Did you know?

indicator value unit
Population 7.9 mil.
Visitors per year 3.5 mil.
Renewable energy 4.88 %

How’s Life?

Israel performs well in few measures of well-being in the Better Life Index. Israel ranks above the average in health status and subjective well-being, but below average in education and skills, housing, environmental quality, personal security, work-life balance, social connections and civic engagement.

Money, while it cannot buy happiness, is an important means to achieving higher living standards. In Israel, the average household net-adjusted disposable income per capita is lower than the OECD average of USD 25 908 a year.

In terms of employment, over 67% of people aged 15 to 64 in Israel have a paid job, above the OECD employment average of 65%. Some 71% of men are in paid work, compared with 63% of women. In Israel,almost 16% of employees work very long hours, one of the highest in the OECD where the average is 13%. About 24% of men work very long hours compared with 8% for women.

Good education and skills are important requisites for finding a job. In Israel, 85% of adults aged 25-64 have completed upper secondary education, higher than the OECD average of 75%. This is truer of women than men, as 84% of men have successfully completed high-school compared with 85% of women. In terms of the quality of the education system, the average student scored 474 in reading literacy, maths and science in the OECD’s Programme for International Student Assessment (PISA), below the OECD average of 497. On average in Israel, girls outperformed boys by 11 points, a slightly larger difference than the average OECD gap of 8 points.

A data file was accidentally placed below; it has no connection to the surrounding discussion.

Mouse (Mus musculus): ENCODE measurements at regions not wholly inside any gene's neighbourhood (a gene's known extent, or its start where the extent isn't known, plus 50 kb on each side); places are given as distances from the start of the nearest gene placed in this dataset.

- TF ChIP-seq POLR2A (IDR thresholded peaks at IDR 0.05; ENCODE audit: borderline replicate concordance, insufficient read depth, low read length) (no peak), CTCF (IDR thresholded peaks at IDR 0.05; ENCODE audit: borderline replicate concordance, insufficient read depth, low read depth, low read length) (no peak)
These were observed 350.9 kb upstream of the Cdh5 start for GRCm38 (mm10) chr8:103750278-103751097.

In terms of health, life expectancy at birth in Israel is almost 82 years, two years higher than the OECD average of 80 years. Life expectancy for women is 84 years, compared with 80 for men. The level of atmospheric PM10 – tiny air pollutant particles small enough to enter and cause damage to the lungs – is 21.4 micrograms per cubic meter in large urban areas, higher than the OECD average of 20.1 micrograms per cubic meter. Israel could also perform better in terms of water quality, as only 68% of people say they are satisfied with the quality of their water, compared with an OECD average of 81%, and one of the lowest rates in the OECD.

Concerning the public sphere, there is a sense of community and moderate levels of civic participation in Israel, where 87% of people believe that they know someone they could rely on in time of need, slightly lower than the OECD average of 88%. Voter turnout, a measure of citizens’ participation in the political process, was 68% during recent elections, in line with the OECD average. Social and economic status can affect voting rates; voter turnout for the top 20% of the population is an estimated 74% and for the bottom 20% it is an estimated 66%, a narrower gap than the OECD average gap of 13 percentage points.

In general, Israelis are more satisfied with their lives than the OECD average. When asked to rate their general satisfaction with life on a scale from 0 to 10, Israelis gave it a 7.4 grade, higher than the OECD average of 6.6.

For more information on estimates and years of reference, see FAQ section and BLI database.


OECD in Action

OECD Economic Surveys: Israel 2016

This 2016 OECD Economic Survey of Israel examines recent economic developments, policies and prospects. The special chapters cover: Special Features: Boosting competition on Israeli markets and Improving the pension system.

Read this report

Find Out More

Israel in Detail